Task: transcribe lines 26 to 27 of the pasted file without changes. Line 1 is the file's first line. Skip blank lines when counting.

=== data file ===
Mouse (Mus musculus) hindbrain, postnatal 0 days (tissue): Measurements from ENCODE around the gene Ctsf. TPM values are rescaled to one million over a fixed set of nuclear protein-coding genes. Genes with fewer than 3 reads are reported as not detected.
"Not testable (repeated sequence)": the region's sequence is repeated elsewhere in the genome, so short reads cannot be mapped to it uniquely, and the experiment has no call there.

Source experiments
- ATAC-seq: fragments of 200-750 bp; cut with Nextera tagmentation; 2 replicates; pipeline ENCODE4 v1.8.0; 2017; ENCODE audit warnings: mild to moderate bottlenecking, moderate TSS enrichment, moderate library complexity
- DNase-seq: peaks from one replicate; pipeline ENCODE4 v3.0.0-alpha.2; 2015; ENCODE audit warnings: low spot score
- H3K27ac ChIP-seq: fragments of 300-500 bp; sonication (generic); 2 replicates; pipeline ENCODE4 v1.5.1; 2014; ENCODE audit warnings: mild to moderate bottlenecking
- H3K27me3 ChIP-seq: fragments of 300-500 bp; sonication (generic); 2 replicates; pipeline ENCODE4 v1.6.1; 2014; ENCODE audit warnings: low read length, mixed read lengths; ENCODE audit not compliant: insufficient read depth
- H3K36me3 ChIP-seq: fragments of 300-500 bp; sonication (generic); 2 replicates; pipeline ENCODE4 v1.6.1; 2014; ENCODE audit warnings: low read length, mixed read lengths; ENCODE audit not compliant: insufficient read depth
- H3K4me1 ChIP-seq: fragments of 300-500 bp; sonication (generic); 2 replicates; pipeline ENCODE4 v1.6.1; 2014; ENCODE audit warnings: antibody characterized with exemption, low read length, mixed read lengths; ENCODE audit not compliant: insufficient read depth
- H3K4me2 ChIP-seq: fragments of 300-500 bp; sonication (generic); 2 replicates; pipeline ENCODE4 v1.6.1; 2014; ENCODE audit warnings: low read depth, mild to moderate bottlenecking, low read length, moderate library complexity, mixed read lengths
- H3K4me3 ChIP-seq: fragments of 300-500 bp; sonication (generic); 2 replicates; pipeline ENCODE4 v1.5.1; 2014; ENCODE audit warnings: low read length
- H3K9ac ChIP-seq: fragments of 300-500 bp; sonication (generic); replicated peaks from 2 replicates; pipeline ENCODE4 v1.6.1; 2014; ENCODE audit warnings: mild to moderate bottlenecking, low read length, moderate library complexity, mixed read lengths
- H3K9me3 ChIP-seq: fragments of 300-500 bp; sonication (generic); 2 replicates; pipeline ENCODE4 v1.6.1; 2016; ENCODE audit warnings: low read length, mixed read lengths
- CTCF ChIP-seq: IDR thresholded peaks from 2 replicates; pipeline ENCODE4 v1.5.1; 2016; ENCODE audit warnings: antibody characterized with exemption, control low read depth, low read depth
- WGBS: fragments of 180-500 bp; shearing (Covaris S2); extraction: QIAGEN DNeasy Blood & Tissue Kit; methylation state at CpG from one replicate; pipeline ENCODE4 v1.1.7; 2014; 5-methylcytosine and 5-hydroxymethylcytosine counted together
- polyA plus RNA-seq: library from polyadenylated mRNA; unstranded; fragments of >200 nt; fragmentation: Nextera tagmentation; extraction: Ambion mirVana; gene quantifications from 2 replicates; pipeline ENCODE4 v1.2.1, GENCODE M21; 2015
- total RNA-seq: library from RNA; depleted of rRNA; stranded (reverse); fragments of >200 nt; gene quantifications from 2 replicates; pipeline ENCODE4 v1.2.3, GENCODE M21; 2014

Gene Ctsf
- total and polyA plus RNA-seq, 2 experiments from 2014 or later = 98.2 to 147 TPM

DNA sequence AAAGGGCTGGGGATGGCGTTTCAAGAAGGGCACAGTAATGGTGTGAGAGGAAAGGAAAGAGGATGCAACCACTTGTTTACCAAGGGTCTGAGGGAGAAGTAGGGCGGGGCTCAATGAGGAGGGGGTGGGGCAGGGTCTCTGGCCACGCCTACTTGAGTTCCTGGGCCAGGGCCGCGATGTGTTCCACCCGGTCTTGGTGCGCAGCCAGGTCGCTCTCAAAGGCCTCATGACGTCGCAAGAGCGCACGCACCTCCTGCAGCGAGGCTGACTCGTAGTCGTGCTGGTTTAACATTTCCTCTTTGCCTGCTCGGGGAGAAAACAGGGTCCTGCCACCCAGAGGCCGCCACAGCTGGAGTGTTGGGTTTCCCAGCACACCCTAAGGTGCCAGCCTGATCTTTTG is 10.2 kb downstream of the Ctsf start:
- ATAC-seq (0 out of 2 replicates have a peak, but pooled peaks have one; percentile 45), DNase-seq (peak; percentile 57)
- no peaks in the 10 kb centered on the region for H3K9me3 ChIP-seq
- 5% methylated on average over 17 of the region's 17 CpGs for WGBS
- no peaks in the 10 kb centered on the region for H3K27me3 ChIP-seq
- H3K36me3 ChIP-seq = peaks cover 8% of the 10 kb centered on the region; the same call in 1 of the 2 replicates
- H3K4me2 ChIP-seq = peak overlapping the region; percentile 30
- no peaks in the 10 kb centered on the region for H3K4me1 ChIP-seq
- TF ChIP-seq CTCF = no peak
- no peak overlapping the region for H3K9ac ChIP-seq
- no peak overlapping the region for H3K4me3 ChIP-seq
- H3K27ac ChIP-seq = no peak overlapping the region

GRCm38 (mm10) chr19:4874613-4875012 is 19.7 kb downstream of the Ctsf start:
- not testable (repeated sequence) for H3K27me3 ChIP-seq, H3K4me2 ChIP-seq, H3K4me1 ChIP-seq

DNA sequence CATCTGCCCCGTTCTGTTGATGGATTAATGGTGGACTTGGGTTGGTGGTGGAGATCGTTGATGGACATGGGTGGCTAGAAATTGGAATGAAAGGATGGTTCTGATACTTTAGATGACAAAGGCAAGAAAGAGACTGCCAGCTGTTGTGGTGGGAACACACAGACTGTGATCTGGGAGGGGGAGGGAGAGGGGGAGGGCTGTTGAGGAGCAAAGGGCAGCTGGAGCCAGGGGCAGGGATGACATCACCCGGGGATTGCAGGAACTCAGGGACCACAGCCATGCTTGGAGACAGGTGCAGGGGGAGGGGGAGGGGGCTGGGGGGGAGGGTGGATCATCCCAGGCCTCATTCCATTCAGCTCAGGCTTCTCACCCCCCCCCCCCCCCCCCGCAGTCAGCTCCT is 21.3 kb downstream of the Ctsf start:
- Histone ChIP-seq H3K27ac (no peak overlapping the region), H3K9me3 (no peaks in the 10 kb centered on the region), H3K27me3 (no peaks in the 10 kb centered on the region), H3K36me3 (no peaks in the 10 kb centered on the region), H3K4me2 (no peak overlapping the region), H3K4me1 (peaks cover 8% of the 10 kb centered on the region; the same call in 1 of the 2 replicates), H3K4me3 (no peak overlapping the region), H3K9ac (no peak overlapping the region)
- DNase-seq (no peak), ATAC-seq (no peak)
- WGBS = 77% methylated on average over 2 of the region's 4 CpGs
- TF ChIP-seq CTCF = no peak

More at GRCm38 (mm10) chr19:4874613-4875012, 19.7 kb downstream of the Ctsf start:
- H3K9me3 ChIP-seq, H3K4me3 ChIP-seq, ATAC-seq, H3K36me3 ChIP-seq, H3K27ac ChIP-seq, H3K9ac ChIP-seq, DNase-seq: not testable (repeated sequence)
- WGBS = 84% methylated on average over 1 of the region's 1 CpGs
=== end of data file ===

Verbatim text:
- H3K4me2 ChIP-seq = peak overlapping the region; percentile 30
- no peaks in the 10 kb centered on the region for H3K4me1 ChIP-seq